Western Australia needs you to fight foreign invaders

 

The Department of Agriculture is calling on Western Australians to remain alert to pest species from overseas and even the eastern states of Australia. These invasive species could cause millions of dollars of damage to farmers and damage the rare and precious environment of WA.

The red-eared slider turtle poses a risk to farmers and the Western Australian environment. Picture courtesy of Department of Economic Development and Innovation, Queensland.

I had a call from Marion Massan at the Department of Agriculture today. It’s funny, I don’t think many people probably are aware of the important links between agriculture and the environment, and the similar aims and concerns of people working in each field.

Marion works on the frontline of the war against pest animals in WA. She is always on guard against new invasive species entering and establishing themselves in this State.

We’ve already got plagues of rabbits, an epidemic of foxes, gangs of pigs, fleets of camels, swarms of feral bees and now an army of cane toads crossing our border in the north (to name just a few). You can find out about a range of pests in Western Australia in the excellent guide Common Seasonal Pests.

These pests have massive impacts on our native wildlife and agriculture. They cost governments, community groups and private landowners millions of dollars in control activities and lost revenue – we really don’t need to add any more to the list!

It’s Marion’s job to track down any new bird species that enter the State. They might, like starlings, fly over themselves from South Australia, or they might hitch a ride on a ship from Asia.

Perhaps even more irritatingly, they might be released by an irresponsible pet owner who has lost interest in their cage birds, or thinks they are doing them a favour by releasing them into the wild. That is how we ended up with massive flocks of rainbow lorikeets in Perth – because back in the 60s just a handful escaped or were released.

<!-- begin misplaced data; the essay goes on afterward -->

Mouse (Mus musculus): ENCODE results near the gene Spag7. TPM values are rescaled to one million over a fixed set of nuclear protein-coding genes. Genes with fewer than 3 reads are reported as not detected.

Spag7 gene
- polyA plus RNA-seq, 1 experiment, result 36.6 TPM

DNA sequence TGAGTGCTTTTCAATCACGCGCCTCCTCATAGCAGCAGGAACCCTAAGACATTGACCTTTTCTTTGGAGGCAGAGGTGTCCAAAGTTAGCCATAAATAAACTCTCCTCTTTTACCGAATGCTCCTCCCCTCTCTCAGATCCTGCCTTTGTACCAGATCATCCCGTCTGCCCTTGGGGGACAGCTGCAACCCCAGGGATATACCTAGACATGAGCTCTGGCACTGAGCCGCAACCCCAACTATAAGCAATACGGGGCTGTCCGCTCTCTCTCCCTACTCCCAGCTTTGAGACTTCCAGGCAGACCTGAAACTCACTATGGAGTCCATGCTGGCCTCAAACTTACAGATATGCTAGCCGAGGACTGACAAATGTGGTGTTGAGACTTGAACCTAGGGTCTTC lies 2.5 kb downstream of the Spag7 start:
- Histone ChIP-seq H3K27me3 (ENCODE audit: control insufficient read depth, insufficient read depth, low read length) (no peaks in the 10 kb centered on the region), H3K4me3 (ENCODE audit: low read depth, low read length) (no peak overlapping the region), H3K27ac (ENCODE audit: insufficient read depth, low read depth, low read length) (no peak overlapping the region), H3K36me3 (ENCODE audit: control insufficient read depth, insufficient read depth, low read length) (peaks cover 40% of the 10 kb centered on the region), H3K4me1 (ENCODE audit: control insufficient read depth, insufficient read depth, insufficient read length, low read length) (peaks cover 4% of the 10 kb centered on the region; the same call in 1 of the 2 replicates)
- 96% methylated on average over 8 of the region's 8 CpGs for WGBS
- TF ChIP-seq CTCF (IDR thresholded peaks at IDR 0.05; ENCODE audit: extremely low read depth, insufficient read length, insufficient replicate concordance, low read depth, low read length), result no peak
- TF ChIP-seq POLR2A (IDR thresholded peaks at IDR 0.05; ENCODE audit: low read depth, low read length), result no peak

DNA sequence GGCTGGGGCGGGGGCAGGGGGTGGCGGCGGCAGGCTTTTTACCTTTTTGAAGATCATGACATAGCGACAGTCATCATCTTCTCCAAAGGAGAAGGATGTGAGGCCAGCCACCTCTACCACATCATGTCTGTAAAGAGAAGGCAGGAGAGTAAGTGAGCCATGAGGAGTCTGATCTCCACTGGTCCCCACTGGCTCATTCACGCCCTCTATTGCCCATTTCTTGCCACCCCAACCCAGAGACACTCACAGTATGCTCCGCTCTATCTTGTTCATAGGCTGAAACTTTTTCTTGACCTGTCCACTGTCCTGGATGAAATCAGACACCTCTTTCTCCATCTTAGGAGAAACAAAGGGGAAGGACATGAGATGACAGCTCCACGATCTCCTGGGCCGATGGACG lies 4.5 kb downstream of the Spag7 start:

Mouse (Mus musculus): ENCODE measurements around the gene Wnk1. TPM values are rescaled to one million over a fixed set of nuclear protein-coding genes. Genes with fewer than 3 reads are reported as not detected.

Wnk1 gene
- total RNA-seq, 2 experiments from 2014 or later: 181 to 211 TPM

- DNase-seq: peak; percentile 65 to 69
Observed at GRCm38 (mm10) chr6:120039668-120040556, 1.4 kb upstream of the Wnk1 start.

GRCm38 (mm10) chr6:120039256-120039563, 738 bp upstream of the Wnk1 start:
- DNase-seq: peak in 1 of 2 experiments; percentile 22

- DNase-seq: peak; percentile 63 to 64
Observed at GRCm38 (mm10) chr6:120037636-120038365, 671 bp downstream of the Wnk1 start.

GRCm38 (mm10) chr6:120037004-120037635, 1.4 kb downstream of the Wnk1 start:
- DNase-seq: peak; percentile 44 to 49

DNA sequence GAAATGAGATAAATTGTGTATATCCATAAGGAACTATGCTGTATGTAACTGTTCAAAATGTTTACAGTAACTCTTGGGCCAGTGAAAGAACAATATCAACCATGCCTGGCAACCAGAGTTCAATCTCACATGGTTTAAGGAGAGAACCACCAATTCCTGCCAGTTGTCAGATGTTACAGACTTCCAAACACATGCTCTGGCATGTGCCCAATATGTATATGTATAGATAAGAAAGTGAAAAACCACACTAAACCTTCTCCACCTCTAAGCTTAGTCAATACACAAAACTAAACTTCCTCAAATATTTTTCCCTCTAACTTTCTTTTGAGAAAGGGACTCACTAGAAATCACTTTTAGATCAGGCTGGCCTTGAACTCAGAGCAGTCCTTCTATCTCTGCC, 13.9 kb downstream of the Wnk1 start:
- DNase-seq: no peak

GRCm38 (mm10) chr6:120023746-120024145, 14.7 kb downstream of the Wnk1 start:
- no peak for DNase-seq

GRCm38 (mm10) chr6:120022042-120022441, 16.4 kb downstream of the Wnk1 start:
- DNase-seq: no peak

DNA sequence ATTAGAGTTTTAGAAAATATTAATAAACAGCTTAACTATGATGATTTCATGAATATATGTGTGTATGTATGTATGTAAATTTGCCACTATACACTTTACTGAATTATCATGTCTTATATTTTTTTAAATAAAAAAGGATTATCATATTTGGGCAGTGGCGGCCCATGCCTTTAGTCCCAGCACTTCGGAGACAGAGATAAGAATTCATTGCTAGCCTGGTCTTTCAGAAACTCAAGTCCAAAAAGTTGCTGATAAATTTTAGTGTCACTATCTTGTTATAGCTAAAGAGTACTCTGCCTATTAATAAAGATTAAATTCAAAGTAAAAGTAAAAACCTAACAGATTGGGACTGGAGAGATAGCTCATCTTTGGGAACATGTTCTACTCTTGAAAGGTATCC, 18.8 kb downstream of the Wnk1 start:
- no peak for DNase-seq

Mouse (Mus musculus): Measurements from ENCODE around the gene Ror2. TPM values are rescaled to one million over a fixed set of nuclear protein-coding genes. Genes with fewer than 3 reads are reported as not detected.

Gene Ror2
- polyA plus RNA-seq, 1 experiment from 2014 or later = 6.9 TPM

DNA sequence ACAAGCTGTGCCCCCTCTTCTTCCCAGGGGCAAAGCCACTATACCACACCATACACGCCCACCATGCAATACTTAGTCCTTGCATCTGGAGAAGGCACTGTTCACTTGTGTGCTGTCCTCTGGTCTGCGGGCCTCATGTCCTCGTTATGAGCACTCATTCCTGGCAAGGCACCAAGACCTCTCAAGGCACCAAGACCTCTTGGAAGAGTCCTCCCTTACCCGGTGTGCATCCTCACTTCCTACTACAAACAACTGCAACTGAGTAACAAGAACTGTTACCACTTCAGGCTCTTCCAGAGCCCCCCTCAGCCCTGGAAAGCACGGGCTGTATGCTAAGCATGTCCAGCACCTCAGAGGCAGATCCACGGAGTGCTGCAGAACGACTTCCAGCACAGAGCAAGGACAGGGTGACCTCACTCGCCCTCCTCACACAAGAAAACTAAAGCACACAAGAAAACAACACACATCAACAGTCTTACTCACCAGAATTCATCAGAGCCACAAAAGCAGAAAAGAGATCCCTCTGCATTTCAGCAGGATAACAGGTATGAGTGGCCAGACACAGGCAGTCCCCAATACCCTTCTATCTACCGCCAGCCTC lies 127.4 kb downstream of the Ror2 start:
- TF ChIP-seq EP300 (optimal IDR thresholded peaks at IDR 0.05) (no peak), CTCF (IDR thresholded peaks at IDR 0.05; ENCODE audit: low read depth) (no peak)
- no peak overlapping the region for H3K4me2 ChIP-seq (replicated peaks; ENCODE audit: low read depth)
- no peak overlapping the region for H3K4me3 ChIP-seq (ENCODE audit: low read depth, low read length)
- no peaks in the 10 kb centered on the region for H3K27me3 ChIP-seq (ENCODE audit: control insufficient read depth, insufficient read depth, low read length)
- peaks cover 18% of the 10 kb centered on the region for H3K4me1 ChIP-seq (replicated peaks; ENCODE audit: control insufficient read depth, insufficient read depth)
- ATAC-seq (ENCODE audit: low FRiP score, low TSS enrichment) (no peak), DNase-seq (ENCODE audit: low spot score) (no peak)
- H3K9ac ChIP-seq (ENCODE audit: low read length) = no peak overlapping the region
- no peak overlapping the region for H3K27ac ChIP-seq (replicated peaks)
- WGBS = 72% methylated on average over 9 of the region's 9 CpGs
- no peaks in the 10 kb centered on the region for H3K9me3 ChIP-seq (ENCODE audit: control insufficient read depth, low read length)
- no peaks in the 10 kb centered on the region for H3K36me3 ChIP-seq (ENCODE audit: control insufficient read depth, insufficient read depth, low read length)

Lorikeets are beautiful birds but they belong in the Eastern States – we don’t need them competing with our Western natives, damaging fruit crops, fouling outdoor areas and causing bird-strike risk to aircraft.

Right now, the Department of Ag are pretty worried about some emerging new pest animals – such as Indian ringnecked parakeets, red-eared slider turtles, ferrets, rusa deer, house crows and Indian (or common) myna birds.

Anyone from the Eastern States (or at least 21 other countries worldwide) will tell you how much they dislike Indian mynas. These birds are so aggressive they can completely replace local native birds. I’ve even heard of them preventing other birds from nesting in holes that the mynas aren’t actually using, by filling them with rubbish.

Of course, Marion and the other biosecurity officers can’t be everywhere at once in this big State and they really rely on people calling in and reporting when they see a new bird or animal they think looks out of place.

The tricky part is that a new pest will naturally be in small numbers to start with, and while everyone knows what a rabbit looks like, could you tell an introduced house crow from an Australian raven, or identify a red-eared slider if you’ve never seen one before?

So to raise awareness of these new and emerging threatening species, the Department has developed a series of brochures called National Animal Pest Alerts. These have been designed to educate the public about the risks these emerging pests pose to agriculture, the environment and social values.

There are photos showing these species in the wild in Australia, and advice on how to distinguish them from similar looking native birds and animals. All Pest Alerts can be downloaded here

Any sightings of unusual animals and birds can be reported to the department’s Pest and Disease Information Service on Freecall 1800 084 881, email info@agric.wa.gov.au or visit the website here.

As Harry Potter’s Professor Mad-Eye Moody would say, “Constant vigilance!”   

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